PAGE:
To say that Harriet Verney is eccentric is an understatement. In London, she’s known for her fearless individuality - no doubt an approach that she took from her aunt Isabella Blow. Surrounded by fashion icons from an early age - Bryan Ferry and Daphne Guinness to be exact - Harriet adopted an innate sense of style that is evident today in her role as a writer and stylist for i-D and British Vogue. After all, at three years old, photographer Mario Testino snapped her first portrait. By age 16, she was working in the atelier of Alexander McQueen. Harriet is the ultimate fashion anarchist.
What is your first ‘fashion’ memory? Breaking my ankle at age 6 in Givenchy platforms
When did you first realize you wanted to work in fashion? When I realized I didn’t look good in a power suit and sneakers.
Do you remember your first job? Starting my own art gallery and selling a spin painting hat to Philip Treacy.
The most incredible person you’ve met in your work travels? Grace Jones, fellow hula-hooper.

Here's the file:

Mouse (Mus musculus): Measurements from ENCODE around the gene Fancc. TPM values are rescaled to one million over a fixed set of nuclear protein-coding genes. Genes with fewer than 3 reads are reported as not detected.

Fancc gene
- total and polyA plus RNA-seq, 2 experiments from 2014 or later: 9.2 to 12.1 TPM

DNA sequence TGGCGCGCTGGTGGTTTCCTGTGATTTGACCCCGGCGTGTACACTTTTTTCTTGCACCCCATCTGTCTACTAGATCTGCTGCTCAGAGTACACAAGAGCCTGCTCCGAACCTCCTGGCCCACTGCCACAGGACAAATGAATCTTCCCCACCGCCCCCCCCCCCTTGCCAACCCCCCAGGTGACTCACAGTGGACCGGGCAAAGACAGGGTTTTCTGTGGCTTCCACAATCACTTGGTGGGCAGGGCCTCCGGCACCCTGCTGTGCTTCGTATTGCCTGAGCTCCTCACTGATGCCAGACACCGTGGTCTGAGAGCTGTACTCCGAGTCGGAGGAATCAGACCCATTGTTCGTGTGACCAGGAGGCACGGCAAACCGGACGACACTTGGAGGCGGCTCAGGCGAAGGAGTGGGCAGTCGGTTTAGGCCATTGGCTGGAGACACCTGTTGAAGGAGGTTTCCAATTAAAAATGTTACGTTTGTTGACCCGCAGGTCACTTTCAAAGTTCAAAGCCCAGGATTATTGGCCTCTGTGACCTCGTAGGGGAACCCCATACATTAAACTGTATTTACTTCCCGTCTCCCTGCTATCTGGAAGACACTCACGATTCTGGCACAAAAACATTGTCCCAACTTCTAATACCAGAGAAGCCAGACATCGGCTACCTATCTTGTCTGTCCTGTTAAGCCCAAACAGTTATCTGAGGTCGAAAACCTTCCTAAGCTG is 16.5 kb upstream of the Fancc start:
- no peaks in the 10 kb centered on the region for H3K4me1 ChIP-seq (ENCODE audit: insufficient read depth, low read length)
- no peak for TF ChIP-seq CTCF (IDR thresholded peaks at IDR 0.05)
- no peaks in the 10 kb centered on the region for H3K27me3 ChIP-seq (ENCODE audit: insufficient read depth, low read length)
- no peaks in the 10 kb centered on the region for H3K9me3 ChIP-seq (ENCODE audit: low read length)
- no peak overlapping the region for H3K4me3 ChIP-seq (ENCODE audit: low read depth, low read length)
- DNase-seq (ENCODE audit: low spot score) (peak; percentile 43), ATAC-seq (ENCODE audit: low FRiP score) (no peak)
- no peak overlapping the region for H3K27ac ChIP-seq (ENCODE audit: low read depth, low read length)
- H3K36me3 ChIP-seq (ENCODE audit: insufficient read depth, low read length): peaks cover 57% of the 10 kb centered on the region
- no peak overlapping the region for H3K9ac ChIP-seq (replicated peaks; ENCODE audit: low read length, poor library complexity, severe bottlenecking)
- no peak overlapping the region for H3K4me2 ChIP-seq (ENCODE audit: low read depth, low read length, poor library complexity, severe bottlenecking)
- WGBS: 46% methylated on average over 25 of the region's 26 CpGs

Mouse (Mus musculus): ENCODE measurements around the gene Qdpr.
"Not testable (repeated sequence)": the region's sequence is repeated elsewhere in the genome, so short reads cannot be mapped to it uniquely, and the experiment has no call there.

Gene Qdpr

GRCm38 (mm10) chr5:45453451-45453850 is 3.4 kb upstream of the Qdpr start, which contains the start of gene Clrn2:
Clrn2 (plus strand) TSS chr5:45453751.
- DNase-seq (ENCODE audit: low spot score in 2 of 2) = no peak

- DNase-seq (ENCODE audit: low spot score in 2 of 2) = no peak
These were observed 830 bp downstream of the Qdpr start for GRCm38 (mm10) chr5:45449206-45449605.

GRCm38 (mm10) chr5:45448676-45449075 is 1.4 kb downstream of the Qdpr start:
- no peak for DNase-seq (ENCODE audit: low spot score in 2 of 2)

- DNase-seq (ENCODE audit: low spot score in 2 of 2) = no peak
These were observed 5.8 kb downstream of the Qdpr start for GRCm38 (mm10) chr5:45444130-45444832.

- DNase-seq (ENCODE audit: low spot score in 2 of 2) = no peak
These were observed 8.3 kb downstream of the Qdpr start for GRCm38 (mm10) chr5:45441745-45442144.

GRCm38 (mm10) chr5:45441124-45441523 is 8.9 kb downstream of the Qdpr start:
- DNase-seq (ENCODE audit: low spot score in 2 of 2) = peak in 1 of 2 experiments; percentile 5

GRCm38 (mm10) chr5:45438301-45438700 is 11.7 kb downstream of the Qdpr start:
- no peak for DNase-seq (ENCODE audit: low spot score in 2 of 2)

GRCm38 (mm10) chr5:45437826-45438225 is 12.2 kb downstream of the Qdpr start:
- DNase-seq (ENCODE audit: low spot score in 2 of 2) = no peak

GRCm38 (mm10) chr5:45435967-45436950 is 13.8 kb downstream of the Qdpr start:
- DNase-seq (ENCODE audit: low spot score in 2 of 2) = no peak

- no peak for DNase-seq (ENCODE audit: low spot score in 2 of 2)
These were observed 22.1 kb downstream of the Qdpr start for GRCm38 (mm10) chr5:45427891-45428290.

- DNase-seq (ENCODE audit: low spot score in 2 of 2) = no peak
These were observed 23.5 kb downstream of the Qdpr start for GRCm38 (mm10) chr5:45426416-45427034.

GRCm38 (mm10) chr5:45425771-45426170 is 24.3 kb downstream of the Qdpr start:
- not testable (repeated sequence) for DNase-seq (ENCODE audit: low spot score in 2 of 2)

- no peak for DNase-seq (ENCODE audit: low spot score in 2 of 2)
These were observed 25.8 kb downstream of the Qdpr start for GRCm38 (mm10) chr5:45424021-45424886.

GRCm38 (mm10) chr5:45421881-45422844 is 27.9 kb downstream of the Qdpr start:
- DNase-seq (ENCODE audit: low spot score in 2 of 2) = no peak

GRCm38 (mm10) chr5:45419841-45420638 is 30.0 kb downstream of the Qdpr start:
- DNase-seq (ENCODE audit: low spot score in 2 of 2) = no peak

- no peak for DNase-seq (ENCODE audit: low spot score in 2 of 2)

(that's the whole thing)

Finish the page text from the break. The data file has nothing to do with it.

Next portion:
Do you have a style icon? My Mom (sometimes).
The piece that best represents you? A pair of worn-out red and black pointed Manolos, chewed by my puppy, worn every day, muddy, missing half their heel. They are the best-looking shoes.
The look that best represents you? A bit of couture from mom, with a pair of mod-checkered Vans with a hole that my big toe keeps peeping through.
You chose the ‘mini-skirt’ theme. Why? Because it’s flirty and looks great if you’re not the tallest girl. I have a rule: Anything shorter than 9 inches is not allowed.
How many mini-skirts do you own? Many, but not enough! The first one was a silk McQueen suit skirt I cut up (and ruined).
What is the best way to wear a mini-skirt? With a tailored jacket.
What would you never match with a mini-skirt? Leggings.
Portrait by Simone Steenberg for Flofferz Magazine